The COVID-19 pandemic is disrupting criminal economies across Central America, leading to violent competition between gangs and cartels. In Mexico, government statistics indicate that homicide rates have risen since the start of the country’s lockdown measures – claiming a higher death toll than the coronavirus (AP, 24 April 2020; New York Post, 27 April 2020). According to ACLED data, deadly gang violence spiked in late March, even as it spread geographically. Since the start of the year, gangs have perpetrated nearly 1,000 civilian targeting events in Mexico, resulting in more than 1,200 reported fatalities. The bloodshed shows few signs of abating as the pandemic continues to hamper an effective state response.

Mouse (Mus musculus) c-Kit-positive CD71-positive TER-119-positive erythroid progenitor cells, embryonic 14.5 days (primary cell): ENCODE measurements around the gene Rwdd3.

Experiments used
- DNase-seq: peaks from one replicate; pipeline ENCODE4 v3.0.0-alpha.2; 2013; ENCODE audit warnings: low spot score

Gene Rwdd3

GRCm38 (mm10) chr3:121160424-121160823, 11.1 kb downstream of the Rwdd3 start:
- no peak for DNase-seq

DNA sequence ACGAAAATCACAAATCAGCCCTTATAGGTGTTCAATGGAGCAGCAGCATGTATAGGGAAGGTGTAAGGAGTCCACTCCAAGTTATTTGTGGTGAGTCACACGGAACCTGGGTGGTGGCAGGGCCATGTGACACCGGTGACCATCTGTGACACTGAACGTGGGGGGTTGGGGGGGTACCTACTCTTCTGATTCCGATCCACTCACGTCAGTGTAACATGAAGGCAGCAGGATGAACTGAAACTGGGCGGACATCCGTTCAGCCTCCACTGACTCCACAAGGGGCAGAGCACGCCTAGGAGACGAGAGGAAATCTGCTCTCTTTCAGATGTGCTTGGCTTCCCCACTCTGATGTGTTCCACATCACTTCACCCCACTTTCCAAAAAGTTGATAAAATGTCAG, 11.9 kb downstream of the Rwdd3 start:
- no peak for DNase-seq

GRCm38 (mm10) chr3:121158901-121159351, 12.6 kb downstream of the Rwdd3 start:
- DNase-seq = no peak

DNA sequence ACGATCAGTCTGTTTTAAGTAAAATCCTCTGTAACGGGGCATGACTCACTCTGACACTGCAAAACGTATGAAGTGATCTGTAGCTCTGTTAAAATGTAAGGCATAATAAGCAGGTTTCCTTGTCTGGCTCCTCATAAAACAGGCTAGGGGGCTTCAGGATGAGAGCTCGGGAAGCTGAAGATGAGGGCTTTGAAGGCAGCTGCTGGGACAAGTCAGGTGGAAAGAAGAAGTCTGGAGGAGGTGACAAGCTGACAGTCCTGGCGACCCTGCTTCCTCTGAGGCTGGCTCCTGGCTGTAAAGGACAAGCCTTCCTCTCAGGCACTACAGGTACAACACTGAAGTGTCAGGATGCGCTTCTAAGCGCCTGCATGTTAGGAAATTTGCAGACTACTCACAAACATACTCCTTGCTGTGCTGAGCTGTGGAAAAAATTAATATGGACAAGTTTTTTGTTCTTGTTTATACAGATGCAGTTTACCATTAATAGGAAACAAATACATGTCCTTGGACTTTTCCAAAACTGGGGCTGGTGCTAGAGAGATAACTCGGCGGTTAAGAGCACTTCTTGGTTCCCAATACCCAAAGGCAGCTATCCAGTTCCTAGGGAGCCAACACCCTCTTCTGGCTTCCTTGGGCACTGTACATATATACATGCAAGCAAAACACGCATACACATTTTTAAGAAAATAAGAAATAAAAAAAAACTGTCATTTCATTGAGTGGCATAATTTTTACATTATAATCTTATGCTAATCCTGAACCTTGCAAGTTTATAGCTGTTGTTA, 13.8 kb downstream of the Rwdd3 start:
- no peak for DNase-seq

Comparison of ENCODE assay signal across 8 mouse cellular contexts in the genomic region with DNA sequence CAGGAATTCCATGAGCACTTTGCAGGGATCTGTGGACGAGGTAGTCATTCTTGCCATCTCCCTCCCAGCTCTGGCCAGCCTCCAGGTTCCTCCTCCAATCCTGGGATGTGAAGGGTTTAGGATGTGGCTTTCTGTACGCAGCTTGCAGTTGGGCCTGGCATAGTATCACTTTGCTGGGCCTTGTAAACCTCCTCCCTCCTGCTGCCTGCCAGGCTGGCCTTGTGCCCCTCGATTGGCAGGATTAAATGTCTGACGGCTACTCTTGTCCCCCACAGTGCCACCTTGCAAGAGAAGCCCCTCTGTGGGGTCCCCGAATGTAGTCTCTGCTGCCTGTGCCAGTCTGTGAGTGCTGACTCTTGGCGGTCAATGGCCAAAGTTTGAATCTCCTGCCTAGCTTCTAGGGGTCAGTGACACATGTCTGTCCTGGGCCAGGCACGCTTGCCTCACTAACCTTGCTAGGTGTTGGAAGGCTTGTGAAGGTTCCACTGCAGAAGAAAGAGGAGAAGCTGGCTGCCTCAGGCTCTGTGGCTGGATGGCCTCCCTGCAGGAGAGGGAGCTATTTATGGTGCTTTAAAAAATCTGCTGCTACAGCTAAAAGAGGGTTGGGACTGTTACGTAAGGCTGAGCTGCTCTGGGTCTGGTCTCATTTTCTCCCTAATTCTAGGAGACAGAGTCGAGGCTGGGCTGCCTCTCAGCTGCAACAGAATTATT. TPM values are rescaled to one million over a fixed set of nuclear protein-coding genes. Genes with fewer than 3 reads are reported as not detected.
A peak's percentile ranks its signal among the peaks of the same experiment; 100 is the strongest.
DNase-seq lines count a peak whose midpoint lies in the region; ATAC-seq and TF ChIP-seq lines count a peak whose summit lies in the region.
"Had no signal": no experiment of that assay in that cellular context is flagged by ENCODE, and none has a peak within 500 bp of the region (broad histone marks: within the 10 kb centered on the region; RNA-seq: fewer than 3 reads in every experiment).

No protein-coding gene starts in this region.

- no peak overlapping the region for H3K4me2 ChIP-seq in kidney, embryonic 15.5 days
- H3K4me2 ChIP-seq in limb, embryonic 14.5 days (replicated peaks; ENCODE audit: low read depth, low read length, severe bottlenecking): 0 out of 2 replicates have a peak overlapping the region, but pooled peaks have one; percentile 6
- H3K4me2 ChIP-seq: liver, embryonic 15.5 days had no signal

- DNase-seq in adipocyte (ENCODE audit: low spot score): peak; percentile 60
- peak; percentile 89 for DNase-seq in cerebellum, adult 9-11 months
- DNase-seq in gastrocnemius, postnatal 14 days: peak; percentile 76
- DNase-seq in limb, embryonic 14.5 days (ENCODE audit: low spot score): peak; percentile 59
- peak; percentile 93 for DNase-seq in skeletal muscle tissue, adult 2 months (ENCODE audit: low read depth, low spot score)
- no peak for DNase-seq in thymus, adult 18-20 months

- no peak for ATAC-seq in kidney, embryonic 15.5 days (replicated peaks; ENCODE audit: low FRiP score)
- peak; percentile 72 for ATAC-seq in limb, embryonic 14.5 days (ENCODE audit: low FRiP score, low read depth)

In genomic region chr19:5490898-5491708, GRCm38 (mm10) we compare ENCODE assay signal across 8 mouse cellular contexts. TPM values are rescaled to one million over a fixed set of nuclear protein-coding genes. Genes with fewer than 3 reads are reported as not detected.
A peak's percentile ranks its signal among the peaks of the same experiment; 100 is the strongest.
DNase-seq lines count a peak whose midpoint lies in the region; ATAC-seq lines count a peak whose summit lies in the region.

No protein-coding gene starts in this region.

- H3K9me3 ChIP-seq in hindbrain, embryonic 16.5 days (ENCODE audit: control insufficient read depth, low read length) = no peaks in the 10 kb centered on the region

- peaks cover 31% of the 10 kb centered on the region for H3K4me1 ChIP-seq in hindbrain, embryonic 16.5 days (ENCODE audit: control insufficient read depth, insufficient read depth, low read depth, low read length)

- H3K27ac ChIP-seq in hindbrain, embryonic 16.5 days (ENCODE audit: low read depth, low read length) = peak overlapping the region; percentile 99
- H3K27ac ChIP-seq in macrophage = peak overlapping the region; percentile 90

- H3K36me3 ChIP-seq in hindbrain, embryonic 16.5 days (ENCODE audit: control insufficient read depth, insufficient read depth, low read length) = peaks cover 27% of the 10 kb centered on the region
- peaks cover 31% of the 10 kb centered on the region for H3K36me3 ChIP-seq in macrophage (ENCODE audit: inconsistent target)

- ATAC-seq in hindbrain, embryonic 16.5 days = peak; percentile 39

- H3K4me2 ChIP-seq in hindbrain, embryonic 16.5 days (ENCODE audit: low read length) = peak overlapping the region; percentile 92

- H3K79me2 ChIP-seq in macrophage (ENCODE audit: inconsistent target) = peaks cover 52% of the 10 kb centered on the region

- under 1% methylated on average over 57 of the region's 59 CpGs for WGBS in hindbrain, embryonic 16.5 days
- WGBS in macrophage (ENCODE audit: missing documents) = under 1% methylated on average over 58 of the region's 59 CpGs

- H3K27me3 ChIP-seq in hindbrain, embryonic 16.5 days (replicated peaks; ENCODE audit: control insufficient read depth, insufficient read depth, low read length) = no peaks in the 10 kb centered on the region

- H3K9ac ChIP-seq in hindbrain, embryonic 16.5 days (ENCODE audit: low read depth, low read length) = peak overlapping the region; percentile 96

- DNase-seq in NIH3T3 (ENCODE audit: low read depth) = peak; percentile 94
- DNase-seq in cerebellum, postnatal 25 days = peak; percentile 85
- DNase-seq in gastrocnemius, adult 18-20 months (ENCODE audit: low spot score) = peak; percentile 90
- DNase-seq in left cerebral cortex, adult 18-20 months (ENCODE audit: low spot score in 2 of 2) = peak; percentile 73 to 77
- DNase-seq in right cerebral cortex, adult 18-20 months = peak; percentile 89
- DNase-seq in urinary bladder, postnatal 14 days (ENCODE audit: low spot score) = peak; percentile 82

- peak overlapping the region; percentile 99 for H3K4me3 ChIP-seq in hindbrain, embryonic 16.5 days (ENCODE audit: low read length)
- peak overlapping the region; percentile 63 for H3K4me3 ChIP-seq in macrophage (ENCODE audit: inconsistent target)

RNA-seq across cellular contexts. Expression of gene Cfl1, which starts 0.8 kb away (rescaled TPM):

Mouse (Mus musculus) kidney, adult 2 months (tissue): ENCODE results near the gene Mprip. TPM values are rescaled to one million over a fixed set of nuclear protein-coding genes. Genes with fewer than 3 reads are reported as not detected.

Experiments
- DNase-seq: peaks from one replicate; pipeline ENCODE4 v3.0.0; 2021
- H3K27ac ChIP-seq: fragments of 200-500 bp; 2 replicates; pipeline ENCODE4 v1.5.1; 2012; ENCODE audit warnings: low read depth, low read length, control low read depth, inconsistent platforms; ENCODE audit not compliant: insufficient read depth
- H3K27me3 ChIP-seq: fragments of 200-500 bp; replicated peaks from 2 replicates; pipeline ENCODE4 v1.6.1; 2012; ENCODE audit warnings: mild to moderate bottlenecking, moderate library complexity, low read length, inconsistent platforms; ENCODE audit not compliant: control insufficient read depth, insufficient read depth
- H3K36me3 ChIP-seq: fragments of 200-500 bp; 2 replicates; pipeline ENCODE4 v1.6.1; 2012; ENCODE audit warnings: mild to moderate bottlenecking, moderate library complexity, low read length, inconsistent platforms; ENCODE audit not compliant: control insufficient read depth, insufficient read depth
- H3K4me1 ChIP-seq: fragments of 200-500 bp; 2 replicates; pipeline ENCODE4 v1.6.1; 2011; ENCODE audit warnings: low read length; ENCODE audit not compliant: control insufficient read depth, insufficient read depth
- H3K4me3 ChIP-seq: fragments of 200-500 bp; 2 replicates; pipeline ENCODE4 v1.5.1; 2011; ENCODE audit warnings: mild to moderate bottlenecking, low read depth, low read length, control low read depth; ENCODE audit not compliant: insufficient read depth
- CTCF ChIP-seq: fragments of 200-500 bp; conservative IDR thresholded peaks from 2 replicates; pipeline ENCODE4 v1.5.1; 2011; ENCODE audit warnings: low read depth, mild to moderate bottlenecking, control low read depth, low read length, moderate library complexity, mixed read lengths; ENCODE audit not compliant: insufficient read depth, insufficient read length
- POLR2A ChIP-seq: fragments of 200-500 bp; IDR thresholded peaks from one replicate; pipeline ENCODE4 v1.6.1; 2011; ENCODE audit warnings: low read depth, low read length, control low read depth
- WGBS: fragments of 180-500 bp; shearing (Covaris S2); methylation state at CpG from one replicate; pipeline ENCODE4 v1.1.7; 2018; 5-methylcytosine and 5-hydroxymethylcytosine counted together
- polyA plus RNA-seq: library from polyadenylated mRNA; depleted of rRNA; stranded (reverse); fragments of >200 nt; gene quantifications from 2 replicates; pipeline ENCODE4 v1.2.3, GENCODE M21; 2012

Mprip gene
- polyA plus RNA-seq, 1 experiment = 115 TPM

ACLED tracks violence in Mexico in real-time, with data updated each week. Access the latest data through our Data Export Tool and Curated Data Files. For more information on ACLED methodology, see our General Guides and Methodology pages.

Find recent analysis of the security situation in Mexico below, as well as an interactive dashboard displaying all ACLED data on gang activity in the country from January 2019 through April 2020.

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